- Jan 15, 2021
- Reaction score
My love affair with the guitar started like this:
Back in the day when I was about 6 years old a boy in the suburb where I lived had been bought a black Strat as compensation for having undergone some horrible operation, which had left his chest badly scarred. I was blown away by the fact that if you connected this thing of beauty into the mains power you could sound like The Who, The Beatles or The Rolling Stones; well at least that is what the 6-year-old me thought it was for; oblivious to the fact that none of the above used Stats. I was totally electric guitar smitten.
Later in my early teens my mother bought me a catalogue acoustic, which had a pickup and came with a lead which I could plug into the family's radiogram; life was good, and I dreamed of a life on stage. An older friend of mine, who owned a blue Strat, a Selmer amp, and a van, had rented a church hall for us to practice in and at this point I was convinced that we were headed for rock’n’roll fame. We were going to be called the Larrytones; his name was Larry and mine was, and still is, Tony. However, shortly afterwards he got married and fathered a child, not necessarily in that order. My road to becoming a rock god ended up in a cul-de-sac. I blame it all on the blond hippie babe with the large, untethered breasts who gave birth to Larry’s daughter.
Later at age 18 I bought a Les Paul copy, which I believed in my ignorance was indistinguishable from the real thing; it was plywood, but I thought it was the dog’s appendage banging out the Stones’ Satisfaction on it. Aged 21 marriage and a mortgage came along, and guitars and impending rock stardom did not seem to feature in my life anymore, nor going to concerts and generally having fun living the full post-hippie sex, drugs and rock’n’roll lifestyle I had hoped for. Worse, sometime during those 5 wasted years of wedlock I lost the Les Paul copy and the cheap catalogue electro acoustic. I had money, a nice car, and a good job but no guitar, and a wife who did not share my values; she once told me that I could not play Zappa’s Zoot Allures in her company as it was obscene. The Torture Never Stops with background gasps and screams provided by Frank’s wife on that album seemed to cause my wife extreme distress.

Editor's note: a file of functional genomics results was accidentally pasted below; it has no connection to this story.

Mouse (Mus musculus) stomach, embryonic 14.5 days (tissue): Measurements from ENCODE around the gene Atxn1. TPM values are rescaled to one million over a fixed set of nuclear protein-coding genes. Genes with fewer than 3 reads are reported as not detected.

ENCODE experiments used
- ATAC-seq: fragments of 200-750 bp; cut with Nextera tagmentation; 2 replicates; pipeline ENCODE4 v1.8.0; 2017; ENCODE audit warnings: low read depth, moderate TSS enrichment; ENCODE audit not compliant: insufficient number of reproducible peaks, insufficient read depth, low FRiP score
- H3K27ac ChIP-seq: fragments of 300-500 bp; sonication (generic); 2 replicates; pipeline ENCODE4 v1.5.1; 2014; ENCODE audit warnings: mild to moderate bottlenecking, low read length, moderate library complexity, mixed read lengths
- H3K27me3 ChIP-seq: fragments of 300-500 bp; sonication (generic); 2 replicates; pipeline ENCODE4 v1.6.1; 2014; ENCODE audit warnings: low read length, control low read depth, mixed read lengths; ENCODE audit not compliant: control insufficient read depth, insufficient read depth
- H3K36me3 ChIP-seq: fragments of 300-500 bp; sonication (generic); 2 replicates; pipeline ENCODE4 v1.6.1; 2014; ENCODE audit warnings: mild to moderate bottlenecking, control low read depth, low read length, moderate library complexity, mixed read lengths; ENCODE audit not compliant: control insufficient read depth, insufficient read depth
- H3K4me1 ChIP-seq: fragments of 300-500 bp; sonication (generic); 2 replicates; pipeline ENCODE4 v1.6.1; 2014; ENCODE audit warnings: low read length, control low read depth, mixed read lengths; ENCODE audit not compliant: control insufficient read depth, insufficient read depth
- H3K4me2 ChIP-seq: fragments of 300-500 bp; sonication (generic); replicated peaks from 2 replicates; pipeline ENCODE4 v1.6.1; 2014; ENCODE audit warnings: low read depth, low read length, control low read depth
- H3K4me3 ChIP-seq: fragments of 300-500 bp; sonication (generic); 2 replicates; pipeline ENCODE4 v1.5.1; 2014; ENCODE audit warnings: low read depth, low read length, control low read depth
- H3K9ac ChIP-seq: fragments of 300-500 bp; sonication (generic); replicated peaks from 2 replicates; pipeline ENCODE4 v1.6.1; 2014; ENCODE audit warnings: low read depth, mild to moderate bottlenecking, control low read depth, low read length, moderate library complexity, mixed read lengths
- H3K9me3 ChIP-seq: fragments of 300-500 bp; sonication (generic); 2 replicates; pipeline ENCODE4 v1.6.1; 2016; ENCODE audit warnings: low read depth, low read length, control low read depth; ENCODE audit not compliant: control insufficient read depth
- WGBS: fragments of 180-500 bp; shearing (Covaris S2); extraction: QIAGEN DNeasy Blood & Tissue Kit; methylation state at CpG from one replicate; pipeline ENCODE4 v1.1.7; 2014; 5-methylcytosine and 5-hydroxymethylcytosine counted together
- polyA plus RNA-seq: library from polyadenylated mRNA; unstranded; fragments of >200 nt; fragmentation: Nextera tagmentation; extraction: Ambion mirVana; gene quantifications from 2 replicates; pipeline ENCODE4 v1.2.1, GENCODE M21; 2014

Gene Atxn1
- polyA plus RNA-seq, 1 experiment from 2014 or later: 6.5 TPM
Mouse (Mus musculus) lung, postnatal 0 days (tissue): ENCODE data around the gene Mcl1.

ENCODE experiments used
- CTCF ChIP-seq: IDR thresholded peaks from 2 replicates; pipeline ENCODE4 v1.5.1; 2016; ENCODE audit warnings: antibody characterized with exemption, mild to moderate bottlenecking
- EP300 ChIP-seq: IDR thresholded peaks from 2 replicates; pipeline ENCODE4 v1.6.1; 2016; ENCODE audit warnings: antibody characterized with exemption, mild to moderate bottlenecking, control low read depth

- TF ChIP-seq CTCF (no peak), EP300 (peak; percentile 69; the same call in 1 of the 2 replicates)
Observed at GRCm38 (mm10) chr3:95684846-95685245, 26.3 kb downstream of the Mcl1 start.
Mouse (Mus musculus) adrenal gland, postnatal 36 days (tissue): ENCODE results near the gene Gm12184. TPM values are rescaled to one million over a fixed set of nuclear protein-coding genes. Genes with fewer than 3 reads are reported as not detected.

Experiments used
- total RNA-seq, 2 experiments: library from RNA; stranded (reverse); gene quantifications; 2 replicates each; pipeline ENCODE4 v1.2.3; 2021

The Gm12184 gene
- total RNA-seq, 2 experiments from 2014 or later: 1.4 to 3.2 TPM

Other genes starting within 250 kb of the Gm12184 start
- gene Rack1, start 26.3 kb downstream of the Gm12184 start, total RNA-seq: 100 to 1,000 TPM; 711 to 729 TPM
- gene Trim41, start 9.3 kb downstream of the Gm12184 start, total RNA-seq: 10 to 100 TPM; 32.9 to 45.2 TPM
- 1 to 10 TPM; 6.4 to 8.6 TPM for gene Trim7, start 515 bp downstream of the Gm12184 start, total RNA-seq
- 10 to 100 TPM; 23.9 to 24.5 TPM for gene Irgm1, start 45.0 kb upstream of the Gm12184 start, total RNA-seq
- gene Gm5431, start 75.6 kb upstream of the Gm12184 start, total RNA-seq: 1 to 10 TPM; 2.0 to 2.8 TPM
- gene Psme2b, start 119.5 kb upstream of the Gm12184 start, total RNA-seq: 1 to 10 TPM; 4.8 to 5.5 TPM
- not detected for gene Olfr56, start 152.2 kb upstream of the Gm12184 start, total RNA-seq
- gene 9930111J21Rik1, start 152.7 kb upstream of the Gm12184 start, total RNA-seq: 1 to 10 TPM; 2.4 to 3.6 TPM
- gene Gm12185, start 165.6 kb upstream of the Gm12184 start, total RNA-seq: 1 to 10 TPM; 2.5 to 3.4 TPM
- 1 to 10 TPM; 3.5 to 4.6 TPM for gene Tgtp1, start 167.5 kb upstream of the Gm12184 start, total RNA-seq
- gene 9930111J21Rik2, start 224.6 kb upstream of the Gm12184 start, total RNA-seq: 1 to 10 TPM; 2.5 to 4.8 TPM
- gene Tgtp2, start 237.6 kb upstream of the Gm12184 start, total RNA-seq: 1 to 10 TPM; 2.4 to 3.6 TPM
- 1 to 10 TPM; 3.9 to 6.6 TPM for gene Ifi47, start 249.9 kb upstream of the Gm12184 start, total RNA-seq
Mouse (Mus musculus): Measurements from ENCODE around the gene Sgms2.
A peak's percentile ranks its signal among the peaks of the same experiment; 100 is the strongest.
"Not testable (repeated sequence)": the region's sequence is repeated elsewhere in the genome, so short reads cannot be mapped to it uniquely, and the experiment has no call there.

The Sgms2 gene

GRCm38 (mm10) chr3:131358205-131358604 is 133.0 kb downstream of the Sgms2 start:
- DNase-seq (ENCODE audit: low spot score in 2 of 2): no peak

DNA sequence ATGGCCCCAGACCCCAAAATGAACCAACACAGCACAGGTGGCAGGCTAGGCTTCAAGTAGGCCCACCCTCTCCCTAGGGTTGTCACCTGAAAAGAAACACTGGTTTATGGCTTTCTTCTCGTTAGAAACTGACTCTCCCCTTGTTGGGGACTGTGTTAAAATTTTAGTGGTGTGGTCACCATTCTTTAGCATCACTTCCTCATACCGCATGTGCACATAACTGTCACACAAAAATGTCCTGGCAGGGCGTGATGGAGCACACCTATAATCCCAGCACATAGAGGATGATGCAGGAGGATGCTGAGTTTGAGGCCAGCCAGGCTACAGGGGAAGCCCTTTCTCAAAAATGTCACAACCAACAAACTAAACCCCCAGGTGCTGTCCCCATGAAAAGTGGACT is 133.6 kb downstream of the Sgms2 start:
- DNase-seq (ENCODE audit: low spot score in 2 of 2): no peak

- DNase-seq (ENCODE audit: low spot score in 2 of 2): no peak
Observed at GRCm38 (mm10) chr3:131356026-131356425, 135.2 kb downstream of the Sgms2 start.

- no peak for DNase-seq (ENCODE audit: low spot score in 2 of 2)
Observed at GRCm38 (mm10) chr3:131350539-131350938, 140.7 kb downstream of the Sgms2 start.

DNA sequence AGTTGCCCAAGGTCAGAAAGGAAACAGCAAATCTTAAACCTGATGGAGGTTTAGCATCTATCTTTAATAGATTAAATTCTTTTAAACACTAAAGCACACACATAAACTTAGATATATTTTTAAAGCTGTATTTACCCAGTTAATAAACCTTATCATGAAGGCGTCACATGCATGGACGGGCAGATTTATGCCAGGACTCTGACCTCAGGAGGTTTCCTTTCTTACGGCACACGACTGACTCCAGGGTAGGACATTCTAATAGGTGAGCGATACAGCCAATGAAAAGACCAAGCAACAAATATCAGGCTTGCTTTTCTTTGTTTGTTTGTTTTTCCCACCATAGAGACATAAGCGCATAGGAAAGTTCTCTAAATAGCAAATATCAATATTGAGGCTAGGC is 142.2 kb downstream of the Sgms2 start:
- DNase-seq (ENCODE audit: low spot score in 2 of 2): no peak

At age 27 I reasoned that the financially ruinous cost of divorce was in fact a bargain in exchange for liberation and sanity and although impoverished by my decision pretty soon I found a wonderful music loving lady who shared my free spirited and hedonistic view of life, and although she was not a Zappa fan, she had no problem with my love of the guitar genius that was Frank. She was a Roxy Music fan, as was I, and we both loved Donovan’s Cosmic Wheels, so we were always destined to be as one. Some many years later she bought us tickets to see Zappa Plays Zappa with Steve Vai at the Royal Albert Hall, one of the greatest concerts I have ever attended, and even though she wasn’t a Zappa fan she admitted she now understood my love of Frank.
In the early to mid-80s, I managed to persuade a pawn shop owner I had befriended in Cardiff to let me buy a real Gibson “The Paul” together with a 100-watt HH Head and a Marshall 4x12 for the incredible sum of £120.00, which I paid off at the rate of £20 a week; yes, in the mid-80s you could buy stuff like that in pawn shops that cheap; I loved that guitar.
Now over 30 years later, no longer impoverished and still with the same music loving lady I now have several Gibsons, Strats, Teles, a beautiful PRS Custom 24 and a Steve Vai Jem. I no longer have the “The Paul” having part exchanged it for my first real Les Paul, a Joe Perry Signature in black burst; I still miss that guitar to this day. I am still a totally crap guitarist but since I gave up pretty much all illegal recreational highs my favourite drug is taken at least once a day through my Mesa Boogie; life is good
At a mall with my parents when I was 7 years old, going up an escalator at a large department store called The Bay. At the top of the escalator, slowly rising before me as we made our way up was a black Fender Stratocaster or a copy of one. Too young to know for sure. At the top in front of the guitar I asked my parents if they could buy it for me. They didn't but a week later I was enrolled into guitar lessons with a cheap classical acoustic nylon string guitar. A year later my parents bought me a electric ES335 copy and cheap amp suggested by my music teacher to keep me interested in still playing. I played until 18. Took 40 years off and now play my Gibson Les Paul Standard with my Vox amp. I suck but I still love playing and collecting all things guitar.